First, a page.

"To all those whose progress is hampered by ego-related distractions let humility, the spiritual cornerstone upon which karate rest, serve to remind one to place virtue before vice, values before vanity and principles before personalities".
After my ego release exercises took root, I found myself in a completely different frame of mind – I was no longer pushing to find work. Instead, I began focusing on being the best person I could be, relaxing and exploring things I never would have considered in the past, discovering what was truly important, and allowing the universe to guide my path. This resulted in the opening of my own karate club, The Bunbukan, in September 2010. And coincidently, a month later I was working full time in a three year contract position.
I train in Koryu Uchinadi Kenpo-jutsu (KU as it’s known to its practitioners,) which is a recent art developed from the lifelong martial arts research and training experience of Hanshi Patrick McCarthy, his International Ryukyu Karate Research Society (IRKRS) organization, and his principles of the 36 habitual acts of violence. To quote Sensei Patrick McCarthy, "The fundamental basis of Koryu Uchinadi is to provide life protection skills. In doing so it’s practice also conditions the body, cultivates the mind and nurtures the spirit, in order to improve health, it’s holistic purpose; build moral character, it’s social aim; help empower oneself in order to surmount human weakness, it’s philosophical nature; and in doing so, reveal inner peace and tranquility, it’s spiritual essence".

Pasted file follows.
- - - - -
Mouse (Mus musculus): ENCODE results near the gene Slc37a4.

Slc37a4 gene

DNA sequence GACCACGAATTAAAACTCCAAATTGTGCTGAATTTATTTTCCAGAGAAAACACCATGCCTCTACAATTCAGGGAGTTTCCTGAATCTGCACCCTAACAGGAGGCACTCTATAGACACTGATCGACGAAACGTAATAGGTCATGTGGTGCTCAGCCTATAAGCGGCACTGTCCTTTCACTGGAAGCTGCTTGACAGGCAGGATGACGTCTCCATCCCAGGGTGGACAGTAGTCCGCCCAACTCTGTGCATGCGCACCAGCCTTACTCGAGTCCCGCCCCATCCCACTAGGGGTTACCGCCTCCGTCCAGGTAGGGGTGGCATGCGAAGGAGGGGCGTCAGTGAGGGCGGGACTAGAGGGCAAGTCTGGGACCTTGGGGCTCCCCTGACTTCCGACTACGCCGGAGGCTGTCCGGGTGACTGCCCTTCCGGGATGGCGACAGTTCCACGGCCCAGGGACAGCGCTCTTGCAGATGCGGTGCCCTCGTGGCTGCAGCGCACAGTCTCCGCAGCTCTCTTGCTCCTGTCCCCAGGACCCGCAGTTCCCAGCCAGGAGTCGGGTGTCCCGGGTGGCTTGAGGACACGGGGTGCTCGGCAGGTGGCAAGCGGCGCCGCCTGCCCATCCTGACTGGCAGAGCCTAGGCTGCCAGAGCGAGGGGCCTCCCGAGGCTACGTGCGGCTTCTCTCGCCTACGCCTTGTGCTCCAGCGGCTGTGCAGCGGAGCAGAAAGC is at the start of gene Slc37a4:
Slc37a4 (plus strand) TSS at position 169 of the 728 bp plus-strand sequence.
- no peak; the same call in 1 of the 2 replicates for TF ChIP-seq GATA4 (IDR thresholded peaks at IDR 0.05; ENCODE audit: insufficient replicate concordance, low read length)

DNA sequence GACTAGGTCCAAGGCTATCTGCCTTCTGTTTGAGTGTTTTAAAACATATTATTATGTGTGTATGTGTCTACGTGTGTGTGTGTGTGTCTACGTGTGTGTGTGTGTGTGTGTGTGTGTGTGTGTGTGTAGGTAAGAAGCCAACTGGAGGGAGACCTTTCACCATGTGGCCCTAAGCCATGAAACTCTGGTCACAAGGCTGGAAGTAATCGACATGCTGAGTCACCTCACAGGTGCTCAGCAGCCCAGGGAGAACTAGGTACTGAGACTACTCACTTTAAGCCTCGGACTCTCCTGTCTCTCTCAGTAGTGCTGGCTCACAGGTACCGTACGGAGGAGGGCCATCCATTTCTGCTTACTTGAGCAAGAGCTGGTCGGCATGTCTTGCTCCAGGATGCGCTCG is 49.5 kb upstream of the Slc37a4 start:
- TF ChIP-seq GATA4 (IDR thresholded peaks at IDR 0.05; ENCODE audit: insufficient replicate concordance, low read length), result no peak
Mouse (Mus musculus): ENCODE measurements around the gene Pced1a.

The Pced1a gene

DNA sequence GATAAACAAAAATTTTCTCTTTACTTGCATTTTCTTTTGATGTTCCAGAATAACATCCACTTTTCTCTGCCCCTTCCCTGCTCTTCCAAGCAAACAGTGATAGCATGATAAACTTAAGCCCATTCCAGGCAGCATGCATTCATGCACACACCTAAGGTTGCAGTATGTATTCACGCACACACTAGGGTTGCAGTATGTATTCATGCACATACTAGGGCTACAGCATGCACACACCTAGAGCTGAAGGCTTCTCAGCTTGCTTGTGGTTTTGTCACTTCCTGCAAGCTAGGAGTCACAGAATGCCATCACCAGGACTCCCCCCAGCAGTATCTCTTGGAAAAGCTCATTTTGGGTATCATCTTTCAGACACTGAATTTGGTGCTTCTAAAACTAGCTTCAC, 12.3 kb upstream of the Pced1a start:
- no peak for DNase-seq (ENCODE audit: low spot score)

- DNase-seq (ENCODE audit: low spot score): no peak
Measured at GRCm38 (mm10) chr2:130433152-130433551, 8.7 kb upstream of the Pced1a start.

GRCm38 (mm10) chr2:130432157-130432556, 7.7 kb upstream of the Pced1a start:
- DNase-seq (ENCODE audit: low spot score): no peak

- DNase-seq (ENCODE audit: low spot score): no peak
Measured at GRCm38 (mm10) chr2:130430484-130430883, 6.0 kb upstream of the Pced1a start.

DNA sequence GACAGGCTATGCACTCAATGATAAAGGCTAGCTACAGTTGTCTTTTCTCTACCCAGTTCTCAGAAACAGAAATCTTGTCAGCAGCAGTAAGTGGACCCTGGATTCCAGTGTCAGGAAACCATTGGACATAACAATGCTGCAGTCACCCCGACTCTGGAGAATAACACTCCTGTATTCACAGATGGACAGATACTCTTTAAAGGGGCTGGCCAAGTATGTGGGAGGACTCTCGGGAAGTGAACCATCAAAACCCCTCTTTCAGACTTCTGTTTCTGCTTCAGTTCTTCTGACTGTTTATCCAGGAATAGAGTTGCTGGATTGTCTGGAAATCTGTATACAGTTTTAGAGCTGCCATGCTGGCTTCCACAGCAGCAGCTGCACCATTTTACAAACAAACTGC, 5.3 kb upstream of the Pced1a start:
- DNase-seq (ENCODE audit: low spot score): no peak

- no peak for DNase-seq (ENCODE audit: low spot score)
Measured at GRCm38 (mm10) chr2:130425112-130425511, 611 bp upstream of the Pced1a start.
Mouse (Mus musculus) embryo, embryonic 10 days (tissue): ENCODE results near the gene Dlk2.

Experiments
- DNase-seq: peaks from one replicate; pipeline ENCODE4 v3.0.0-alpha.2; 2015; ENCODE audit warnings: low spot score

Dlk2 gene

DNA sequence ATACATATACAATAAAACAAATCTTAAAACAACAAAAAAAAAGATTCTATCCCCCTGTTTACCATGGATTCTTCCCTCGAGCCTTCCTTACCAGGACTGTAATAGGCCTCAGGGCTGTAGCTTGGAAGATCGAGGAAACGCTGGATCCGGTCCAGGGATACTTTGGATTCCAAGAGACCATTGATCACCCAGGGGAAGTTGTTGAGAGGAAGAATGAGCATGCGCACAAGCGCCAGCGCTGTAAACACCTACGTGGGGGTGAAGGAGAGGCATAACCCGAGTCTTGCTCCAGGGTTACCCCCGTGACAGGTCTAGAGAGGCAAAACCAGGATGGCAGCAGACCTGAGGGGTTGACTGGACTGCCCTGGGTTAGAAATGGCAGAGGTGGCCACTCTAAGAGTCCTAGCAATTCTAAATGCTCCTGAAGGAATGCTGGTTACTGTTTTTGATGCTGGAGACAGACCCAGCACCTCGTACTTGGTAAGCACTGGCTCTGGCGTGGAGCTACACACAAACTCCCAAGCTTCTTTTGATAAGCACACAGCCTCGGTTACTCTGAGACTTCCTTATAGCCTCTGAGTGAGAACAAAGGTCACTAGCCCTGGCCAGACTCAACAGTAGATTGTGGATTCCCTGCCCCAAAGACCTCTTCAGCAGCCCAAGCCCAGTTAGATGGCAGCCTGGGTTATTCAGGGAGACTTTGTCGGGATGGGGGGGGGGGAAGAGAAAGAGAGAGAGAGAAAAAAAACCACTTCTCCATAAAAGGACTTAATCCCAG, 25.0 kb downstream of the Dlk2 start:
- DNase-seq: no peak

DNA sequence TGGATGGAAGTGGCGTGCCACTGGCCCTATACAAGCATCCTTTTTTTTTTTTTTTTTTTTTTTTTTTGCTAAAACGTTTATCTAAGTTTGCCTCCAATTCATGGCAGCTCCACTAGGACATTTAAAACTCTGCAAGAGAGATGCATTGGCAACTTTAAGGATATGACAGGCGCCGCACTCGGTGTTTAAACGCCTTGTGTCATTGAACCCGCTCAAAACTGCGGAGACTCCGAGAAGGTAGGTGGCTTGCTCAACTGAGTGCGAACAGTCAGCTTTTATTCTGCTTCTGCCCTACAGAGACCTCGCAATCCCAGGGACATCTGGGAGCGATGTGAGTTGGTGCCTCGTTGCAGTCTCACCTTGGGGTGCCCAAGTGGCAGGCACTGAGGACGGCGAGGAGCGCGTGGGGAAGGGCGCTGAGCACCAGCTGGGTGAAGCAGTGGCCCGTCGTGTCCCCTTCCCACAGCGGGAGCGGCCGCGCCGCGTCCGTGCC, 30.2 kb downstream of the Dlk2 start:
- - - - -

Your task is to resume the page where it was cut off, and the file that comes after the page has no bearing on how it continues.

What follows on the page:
I did not choose this art – it chose me! There are certain things that happen in life – sometimes we purposefully hop from one thing to the next never finding what we truly need. And sometimes the universe seems to guide us to a place that satisfies us, challenges us and allows us to develop well beyond who we thought we should or could ever be. The universe guided me to martial arts training and KU and I feel one with all that it is.
At the Bunbukan, I choose to focus on those habitual acts and non-sport based training. The school is a place where we endeavor to balance both the physical and mental pursuits (the Bunbu) and embraces anyone who may benefit from our style of training. Our focus on courtesy, respect, humility, effort, focus, patience, perseverance, courage and critical thinking are highly valued by students, parents and instructors. KU training is empowering and we particularly encourage women and children to train with us. The Bunbukan houses some of the finest KU practitioners and instructors in Canada.